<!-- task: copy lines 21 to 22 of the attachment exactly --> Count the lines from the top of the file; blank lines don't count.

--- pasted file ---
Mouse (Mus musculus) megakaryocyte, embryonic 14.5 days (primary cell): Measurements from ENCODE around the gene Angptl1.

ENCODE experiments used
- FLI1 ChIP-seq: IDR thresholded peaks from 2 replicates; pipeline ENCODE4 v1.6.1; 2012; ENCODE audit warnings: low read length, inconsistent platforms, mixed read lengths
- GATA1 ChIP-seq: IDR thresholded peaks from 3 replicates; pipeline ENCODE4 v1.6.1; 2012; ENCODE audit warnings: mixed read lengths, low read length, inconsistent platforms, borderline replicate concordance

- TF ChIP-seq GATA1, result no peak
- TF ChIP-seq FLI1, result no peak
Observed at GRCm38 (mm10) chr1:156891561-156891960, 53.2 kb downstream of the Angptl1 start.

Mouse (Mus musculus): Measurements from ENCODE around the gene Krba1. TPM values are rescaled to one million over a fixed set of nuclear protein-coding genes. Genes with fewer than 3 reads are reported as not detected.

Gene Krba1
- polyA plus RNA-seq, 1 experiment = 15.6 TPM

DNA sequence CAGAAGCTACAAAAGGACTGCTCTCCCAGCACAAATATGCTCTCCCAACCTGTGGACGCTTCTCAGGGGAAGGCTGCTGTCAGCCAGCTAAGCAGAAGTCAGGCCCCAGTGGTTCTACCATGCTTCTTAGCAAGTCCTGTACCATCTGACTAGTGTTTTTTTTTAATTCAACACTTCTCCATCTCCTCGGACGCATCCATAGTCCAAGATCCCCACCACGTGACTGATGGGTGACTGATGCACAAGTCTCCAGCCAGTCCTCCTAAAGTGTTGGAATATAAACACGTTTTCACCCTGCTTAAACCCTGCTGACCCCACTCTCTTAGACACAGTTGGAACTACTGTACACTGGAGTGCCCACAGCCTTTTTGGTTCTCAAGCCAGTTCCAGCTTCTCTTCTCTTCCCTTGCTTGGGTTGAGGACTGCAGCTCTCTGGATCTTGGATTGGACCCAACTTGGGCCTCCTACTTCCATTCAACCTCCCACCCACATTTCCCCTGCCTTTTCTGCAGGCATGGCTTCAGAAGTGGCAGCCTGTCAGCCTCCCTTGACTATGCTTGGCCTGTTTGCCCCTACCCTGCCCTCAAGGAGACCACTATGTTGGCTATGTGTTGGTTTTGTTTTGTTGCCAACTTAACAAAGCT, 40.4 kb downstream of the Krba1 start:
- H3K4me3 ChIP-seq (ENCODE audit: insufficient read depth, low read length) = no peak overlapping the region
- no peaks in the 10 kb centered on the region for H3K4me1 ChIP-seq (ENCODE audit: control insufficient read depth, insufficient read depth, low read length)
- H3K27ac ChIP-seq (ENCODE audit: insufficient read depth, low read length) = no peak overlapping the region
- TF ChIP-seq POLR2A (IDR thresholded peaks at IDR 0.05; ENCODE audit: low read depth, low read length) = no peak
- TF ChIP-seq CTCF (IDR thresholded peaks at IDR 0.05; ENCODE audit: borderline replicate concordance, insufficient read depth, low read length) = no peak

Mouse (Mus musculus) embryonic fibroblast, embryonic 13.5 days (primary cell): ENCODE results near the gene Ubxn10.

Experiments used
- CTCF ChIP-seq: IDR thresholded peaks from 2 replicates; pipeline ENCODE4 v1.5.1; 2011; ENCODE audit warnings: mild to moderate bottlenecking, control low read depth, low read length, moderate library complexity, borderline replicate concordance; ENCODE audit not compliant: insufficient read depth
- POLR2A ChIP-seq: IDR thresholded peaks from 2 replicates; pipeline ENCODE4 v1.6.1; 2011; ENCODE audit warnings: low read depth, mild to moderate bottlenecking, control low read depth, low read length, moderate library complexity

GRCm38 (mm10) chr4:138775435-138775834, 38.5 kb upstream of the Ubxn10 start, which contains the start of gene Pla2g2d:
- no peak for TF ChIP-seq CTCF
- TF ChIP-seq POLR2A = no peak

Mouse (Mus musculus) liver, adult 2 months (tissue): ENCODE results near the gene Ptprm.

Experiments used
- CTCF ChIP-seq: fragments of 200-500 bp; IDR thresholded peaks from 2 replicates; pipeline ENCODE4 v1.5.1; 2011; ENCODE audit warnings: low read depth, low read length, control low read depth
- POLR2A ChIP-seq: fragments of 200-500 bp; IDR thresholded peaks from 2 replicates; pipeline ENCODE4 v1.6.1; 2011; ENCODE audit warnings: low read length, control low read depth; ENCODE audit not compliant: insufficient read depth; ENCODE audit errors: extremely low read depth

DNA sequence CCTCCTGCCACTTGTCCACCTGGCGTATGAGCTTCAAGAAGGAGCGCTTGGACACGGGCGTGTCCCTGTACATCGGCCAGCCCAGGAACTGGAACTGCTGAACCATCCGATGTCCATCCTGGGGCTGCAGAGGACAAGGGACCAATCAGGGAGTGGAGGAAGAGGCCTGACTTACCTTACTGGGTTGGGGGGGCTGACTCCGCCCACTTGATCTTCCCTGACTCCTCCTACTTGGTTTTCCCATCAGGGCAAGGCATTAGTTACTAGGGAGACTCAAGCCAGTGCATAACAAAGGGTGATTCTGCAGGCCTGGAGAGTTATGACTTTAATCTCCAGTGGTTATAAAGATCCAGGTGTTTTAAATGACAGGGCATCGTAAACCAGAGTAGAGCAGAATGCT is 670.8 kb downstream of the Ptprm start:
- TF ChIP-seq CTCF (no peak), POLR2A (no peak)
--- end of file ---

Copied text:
GRCm38 (mm10) chr4:138775435-138775834, 38.5 kb upstream of the Ubxn10 start, which contains the start of gene Pla2g2d:
- no peak for TF ChIP-seq CTCF